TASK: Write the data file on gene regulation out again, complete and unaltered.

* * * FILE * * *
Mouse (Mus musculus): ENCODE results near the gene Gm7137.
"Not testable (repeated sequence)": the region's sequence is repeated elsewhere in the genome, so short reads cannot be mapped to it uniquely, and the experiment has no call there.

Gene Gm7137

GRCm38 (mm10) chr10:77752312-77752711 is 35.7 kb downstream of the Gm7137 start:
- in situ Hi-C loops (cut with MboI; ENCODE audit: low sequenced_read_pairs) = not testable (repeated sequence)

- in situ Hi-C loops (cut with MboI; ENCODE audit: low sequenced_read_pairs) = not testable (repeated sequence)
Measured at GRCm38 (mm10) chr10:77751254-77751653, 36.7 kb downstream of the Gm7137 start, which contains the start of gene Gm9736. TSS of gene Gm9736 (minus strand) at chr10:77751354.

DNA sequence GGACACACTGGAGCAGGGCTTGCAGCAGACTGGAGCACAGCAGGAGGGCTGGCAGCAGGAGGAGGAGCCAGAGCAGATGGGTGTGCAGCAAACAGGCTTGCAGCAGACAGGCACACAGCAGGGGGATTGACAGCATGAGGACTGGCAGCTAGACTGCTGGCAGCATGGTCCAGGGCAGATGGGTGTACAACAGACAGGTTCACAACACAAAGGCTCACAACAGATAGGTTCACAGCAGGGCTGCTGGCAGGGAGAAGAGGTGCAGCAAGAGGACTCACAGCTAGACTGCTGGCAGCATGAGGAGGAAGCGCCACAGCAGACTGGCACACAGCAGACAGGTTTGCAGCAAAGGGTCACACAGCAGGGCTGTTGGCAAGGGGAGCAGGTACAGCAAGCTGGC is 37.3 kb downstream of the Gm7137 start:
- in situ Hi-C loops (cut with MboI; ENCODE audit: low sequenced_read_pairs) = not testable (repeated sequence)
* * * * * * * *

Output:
Mouse (Mus musculus): ENCODE results near the gene Gm7137.
"Not testable (repeated sequence)": the region's sequence is repeated elsewhere in the genome, so short reads cannot be mapped to it uniquely, and the experiment has no call there.

Gene Gm7137

GRCm38 (mm10) chr10:77752312-77752711 is 35.7 kb downstream of the Gm7137 start:
- in situ Hi-C loops (cut with MboI; ENCODE audit: low sequenced_read_pairs) = not testable (repeated sequence)

- in situ Hi-C loops (cut with MboI; ENCODE audit: low sequenced_read_pairs) = not testable (repeated sequence)
Measured at GRCm38 (mm10) chr10:77751254-77751653, 36.7 kb downstream of the Gm7137 start, which contains the start of gene Gm9736. TSS of gene Gm9736 (minus strand) at chr10:77751354.

DNA sequence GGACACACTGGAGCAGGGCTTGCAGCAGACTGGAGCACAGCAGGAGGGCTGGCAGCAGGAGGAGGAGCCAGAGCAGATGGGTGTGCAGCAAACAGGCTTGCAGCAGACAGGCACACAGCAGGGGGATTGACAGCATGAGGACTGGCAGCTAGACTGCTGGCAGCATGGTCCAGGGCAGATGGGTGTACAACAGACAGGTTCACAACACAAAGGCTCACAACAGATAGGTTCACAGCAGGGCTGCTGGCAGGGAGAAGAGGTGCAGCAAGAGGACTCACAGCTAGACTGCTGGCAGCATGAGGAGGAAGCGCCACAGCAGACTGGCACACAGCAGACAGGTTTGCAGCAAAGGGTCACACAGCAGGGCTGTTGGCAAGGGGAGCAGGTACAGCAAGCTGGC is 37.3 kb downstream of the Gm7137 start:
- in situ Hi-C loops (cut with MboI; ENCODE audit: low sequenced_read_pairs) = not testable (repeated sequence)